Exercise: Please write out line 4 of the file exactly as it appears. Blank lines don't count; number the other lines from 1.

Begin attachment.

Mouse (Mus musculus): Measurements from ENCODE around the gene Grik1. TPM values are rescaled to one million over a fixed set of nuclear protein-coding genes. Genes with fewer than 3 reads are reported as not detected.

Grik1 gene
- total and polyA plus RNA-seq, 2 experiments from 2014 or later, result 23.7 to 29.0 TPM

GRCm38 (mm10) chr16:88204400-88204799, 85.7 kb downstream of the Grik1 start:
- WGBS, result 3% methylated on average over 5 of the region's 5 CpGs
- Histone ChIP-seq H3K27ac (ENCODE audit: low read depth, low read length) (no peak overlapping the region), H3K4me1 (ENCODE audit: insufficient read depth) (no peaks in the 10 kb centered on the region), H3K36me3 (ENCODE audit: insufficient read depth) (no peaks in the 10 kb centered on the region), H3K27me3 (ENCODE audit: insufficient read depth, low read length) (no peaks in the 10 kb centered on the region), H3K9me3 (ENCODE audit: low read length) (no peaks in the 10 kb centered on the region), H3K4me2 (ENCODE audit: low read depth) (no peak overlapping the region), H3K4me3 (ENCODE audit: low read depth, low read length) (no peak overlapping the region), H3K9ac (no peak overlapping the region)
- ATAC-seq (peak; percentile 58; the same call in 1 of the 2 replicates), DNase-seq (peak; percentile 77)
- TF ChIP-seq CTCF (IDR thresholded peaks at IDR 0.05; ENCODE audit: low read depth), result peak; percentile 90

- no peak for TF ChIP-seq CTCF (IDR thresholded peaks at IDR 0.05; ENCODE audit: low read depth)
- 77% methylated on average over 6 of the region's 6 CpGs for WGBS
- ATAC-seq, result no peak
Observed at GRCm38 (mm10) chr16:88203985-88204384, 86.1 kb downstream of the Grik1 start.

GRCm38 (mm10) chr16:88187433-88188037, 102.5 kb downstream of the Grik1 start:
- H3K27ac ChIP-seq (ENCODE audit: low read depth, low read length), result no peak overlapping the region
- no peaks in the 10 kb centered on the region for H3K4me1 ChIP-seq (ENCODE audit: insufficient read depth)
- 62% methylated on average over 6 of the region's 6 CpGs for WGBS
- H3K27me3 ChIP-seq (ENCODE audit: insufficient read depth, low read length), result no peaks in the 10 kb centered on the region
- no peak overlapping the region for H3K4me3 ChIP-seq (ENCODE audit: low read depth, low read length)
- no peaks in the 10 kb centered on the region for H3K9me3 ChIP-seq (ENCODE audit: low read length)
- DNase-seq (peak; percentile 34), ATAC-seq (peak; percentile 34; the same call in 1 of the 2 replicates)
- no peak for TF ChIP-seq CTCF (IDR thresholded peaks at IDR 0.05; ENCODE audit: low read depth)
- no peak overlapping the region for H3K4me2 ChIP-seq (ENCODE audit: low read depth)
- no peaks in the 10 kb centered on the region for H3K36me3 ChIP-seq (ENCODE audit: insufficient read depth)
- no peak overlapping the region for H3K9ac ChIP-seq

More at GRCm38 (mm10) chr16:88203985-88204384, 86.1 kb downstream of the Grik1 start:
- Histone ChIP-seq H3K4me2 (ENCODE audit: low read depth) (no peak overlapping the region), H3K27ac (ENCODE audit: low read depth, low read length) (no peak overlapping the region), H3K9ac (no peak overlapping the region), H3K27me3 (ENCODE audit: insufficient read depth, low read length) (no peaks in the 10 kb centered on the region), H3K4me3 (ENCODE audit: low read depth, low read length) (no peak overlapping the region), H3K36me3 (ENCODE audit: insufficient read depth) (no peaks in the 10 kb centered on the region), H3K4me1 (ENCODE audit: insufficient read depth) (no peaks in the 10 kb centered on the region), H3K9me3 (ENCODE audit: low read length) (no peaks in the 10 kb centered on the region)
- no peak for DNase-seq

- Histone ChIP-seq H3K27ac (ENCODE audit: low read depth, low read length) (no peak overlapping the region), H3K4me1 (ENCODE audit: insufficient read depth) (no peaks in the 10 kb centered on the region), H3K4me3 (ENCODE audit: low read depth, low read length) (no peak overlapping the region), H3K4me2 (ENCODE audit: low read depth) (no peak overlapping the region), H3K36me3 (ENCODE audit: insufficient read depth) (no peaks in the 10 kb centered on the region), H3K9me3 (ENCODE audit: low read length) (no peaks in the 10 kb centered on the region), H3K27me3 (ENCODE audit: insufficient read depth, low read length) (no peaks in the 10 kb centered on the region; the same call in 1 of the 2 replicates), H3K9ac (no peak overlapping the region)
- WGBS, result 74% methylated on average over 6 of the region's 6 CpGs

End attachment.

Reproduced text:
GRCm38 (mm10) chr16:88204400-88204799, 85.7 kb downstream of the Grik1 start: